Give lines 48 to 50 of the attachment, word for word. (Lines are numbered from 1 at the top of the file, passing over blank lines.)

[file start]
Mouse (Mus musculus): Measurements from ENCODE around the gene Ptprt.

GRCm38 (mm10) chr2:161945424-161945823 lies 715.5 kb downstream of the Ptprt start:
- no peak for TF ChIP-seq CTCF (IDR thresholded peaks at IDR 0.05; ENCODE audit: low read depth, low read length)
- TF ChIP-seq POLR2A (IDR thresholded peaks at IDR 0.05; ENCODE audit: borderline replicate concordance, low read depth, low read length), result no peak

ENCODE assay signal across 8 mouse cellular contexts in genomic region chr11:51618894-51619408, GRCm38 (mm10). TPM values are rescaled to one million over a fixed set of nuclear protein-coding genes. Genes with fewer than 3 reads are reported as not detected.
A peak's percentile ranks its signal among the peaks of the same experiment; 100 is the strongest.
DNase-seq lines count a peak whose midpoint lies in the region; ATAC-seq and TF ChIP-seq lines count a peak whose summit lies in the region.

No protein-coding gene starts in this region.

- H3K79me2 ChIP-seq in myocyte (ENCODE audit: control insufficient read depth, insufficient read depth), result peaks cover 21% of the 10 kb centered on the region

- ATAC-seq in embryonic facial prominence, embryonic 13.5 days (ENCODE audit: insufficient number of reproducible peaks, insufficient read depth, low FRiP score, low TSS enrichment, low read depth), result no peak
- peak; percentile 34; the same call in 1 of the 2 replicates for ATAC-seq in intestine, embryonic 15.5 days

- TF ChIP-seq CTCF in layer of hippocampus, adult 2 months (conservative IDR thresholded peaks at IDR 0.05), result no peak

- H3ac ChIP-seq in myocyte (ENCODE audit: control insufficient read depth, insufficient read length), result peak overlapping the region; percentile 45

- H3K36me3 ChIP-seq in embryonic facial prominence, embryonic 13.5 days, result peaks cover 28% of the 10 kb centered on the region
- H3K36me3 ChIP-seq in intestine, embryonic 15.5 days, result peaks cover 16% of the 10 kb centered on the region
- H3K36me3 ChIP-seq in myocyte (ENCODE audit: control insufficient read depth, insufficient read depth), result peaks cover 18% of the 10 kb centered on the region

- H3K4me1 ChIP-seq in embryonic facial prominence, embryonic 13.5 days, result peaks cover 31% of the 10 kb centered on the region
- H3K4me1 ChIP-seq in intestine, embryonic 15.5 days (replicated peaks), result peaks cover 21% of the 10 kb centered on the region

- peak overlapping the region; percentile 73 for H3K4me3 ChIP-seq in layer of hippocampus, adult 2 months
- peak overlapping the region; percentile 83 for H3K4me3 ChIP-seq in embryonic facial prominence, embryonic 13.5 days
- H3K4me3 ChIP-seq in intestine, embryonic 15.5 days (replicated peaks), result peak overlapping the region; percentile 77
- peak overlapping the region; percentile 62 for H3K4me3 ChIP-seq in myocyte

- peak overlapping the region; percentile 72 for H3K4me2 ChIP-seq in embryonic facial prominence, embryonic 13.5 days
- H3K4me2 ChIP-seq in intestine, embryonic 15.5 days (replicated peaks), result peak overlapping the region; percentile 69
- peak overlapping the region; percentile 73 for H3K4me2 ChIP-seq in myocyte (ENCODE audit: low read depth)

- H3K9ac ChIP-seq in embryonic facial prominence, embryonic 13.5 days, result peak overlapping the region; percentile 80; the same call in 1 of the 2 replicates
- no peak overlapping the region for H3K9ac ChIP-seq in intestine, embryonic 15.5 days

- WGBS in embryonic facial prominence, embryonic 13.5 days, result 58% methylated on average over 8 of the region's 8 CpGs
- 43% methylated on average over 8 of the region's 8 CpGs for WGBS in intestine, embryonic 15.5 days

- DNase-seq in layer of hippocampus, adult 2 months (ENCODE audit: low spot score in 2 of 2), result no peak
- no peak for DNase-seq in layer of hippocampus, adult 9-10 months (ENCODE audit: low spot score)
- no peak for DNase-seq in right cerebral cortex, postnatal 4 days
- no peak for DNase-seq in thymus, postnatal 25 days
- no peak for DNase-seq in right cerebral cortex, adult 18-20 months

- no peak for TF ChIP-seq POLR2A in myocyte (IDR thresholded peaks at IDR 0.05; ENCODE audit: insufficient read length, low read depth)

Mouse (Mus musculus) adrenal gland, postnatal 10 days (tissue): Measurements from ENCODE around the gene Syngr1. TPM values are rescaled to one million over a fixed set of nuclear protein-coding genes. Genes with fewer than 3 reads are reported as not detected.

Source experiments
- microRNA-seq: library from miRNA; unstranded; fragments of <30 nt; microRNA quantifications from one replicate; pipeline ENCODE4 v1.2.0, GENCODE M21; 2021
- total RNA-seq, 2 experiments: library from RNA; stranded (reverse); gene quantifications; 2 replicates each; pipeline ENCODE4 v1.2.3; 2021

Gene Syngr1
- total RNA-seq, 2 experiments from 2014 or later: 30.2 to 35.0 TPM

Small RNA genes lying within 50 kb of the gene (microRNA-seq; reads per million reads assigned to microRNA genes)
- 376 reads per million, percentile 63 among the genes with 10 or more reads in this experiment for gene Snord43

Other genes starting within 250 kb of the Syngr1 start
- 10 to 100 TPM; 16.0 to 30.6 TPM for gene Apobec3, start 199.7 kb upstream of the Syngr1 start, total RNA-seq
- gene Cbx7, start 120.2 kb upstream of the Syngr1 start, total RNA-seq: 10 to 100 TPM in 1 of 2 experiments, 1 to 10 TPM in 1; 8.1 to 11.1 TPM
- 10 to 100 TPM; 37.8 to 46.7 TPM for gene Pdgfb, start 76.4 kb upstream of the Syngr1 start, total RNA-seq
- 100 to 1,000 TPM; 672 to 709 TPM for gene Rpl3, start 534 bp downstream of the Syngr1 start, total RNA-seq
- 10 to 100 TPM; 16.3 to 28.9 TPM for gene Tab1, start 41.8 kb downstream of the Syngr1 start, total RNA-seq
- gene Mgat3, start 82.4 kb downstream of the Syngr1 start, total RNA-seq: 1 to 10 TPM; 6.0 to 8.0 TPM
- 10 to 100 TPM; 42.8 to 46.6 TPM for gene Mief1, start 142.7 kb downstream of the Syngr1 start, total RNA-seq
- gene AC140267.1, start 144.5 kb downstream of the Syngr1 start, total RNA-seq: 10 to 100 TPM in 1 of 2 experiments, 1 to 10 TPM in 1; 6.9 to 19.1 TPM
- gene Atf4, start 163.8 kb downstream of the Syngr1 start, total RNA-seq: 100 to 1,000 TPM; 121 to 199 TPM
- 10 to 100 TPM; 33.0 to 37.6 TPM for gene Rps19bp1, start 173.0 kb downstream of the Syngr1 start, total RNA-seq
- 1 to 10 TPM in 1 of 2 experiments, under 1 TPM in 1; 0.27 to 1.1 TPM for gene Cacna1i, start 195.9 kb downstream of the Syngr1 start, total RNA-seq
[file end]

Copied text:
- 100 to 1,000 TPM; 672 to 709 TPM for gene Rpl3, start 534 bp downstream of the Syngr1 start, total RNA-seq
- 10 to 100 TPM; 16.3 to 28.9 TPM for gene Tab1, start 41.8 kb downstream of the Syngr1 start, total RNA-seq
- gene Mgat3, start 82.4 kb downstream of the Syngr1 start, total RNA-seq: 1 to 10 TPM; 6.0 to 8.0 TPM